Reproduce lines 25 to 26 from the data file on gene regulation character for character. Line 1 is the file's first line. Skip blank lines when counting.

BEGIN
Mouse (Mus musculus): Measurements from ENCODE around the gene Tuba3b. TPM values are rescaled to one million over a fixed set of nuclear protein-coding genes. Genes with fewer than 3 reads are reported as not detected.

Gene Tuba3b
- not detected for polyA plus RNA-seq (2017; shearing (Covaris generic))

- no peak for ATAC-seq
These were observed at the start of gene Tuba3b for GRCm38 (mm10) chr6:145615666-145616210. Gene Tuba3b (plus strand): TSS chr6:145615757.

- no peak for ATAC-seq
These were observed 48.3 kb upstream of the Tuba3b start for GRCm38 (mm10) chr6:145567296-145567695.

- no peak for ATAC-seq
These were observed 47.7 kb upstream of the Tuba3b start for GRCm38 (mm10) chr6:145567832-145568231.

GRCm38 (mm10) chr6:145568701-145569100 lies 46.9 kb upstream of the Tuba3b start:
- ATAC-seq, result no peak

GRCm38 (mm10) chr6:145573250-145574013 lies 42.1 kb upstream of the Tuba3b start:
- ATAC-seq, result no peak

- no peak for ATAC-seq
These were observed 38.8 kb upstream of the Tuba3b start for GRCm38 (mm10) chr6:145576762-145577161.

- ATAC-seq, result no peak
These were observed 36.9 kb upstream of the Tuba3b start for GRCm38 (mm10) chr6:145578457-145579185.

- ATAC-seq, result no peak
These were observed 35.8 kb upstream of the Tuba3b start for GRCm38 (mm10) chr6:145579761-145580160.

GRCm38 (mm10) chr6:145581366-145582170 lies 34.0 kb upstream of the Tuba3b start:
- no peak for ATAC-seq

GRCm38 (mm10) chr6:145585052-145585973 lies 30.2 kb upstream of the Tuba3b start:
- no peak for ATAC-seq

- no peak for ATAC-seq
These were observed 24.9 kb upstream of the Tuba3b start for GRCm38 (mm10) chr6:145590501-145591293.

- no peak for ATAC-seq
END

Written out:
These were observed 24.9 kb upstream of the Tuba3b start for GRCm38 (mm10) chr6:145590501-145591293.

- no peak for ATAC-seq